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In Tevendale We Trust

by Archives November 6, 2007

Every so often I see a product being advertised on television that just smacks of insanity. The Enzyte commercial is one of them. This “all natural male enhancement” product is nothing but a sham that preys on the vulnerabilities of men and their quest to have a penis the size of Ron Jeremy’s.
What does “natural male enhancement” mean anyways? The commercial doesn’t explain anything, all they have is this character with a grin from ear to ear, holding and waving huge objects around between his legs.
Alright, I get the innuendo, Enzyte will make my penis larger. Fantastic, I’ve always wanted a nine-inch member, and now thanks to Enzyte, I can please ladies the world over.
Sadly, this couldn’t be further from the truth. A few years ago, magazine ads for Enzyte claimed that your penis could grow one to three inches in around eight months. But thanks to some lawsuits from some very dissatisfied customers, the pitch has been toned down a little.
The Enzyte website now says “Enzyte supports the strongest, most powerful erections possible to help you achieve peak sexual enhancement.” This sounds like an entirely different product to me. The fact that they’ve had to change their marketing tactics because of false advertising should scare people away from the product.
In an article published by the L.A. Times, urologist Dr. Mark Moyad from the University of Michigan Health Center said “Any man who still hopes that “natural male enhancement” is code for “larger penis” is bound to be disappointed …That would be like trying to lengthen your leg.”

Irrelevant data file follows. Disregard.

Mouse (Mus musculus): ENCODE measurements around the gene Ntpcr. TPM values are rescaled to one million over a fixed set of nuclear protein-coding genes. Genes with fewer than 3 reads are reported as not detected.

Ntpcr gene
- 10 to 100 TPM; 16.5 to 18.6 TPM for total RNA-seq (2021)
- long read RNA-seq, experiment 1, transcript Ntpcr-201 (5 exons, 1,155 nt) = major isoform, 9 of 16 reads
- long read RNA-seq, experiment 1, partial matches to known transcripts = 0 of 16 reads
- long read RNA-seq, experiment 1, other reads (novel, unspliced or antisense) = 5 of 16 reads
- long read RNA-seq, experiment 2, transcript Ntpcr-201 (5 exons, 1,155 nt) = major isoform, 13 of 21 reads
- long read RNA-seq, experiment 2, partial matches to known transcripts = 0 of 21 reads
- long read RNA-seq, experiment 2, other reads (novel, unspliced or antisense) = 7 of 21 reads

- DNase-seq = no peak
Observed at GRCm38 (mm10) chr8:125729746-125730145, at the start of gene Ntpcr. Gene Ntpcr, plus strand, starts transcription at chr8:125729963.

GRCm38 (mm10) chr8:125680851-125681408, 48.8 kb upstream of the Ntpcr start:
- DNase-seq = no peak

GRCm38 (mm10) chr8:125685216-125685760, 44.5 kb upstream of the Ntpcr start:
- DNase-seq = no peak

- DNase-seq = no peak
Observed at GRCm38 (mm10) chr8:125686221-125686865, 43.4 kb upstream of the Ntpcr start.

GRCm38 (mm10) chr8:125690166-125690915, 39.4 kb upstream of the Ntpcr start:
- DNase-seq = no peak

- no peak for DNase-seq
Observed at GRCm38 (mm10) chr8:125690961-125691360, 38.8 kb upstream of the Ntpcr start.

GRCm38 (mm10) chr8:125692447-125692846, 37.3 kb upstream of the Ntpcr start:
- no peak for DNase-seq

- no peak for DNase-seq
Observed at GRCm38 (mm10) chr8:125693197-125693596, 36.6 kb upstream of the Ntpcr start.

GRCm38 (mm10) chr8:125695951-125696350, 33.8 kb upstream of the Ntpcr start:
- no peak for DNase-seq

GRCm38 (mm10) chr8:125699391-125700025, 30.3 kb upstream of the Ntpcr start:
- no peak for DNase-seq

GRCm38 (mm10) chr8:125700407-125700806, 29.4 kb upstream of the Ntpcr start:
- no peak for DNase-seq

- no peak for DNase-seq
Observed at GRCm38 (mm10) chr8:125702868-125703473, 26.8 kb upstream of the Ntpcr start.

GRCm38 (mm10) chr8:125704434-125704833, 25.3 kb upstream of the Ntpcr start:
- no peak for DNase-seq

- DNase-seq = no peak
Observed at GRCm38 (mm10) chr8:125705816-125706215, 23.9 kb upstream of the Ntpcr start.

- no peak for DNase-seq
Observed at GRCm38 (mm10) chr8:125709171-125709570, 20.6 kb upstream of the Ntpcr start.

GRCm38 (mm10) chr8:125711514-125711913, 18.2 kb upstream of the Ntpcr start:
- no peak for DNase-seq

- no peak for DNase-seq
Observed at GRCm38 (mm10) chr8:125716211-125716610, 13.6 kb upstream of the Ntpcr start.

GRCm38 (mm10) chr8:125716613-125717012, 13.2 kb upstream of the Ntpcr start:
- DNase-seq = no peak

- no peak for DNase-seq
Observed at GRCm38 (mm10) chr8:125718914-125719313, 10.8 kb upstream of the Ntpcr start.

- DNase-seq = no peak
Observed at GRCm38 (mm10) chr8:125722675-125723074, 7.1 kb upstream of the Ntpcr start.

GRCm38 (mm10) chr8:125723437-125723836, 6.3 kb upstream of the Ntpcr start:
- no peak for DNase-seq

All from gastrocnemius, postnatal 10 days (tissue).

Furthermore, most women don’t need a ten-inch Johnson to satisfy their needs, and if they do, you should ask yourself why she needs something the length of your forearm to make her happy in bed. It’s this stereotype perpetuated in porn that every man needs a huge d!#k in order to get a woman off. I don’t expect my women to be 5’9 and a buck o’ five with implants, so don’t expect me to be endowed like a horse.
Enzyte.com says that over three million people have purchased their product. I wonder how many of them did so willingly. The TV ad offers a free sample; what it doesn’t say is that you have to provide a credit card number to pay for shipping. Consequently, you are billed and shipped another month’s supply several days before your trial package runs out. In the United States, the Better Business Bureau has received thousands of complaints by customers who claim that the refund or cancellation process is too difficult and embarrassing. Surprise surprise, the company makes you feel like even less of a man when you try to get your money back.
How can a product that has received thousands of complaints in regards to false advertising and shady business practices even be allowed to advertise on television? The Federal Communications Commission (FCC) and Canadian Radio-television and Telecommunications Commission (CRTC) have censored content on TV for way less. The Food and Drug Administration (FDA) have not even evaluated this product, yet consumers who are sold by the “Silent Bob” and “all natural male enhancement” ploys in the ads can still buy this product via an 800 number.
Guys, don’t be fooled by this bullshit, it should be illegal to advertise products on TV that do nothing but mislead potential consumers who feel inadequate enough about whatever body part they are trying to improve on. Chances are, if it looks too good to be true, more often than not, it is.

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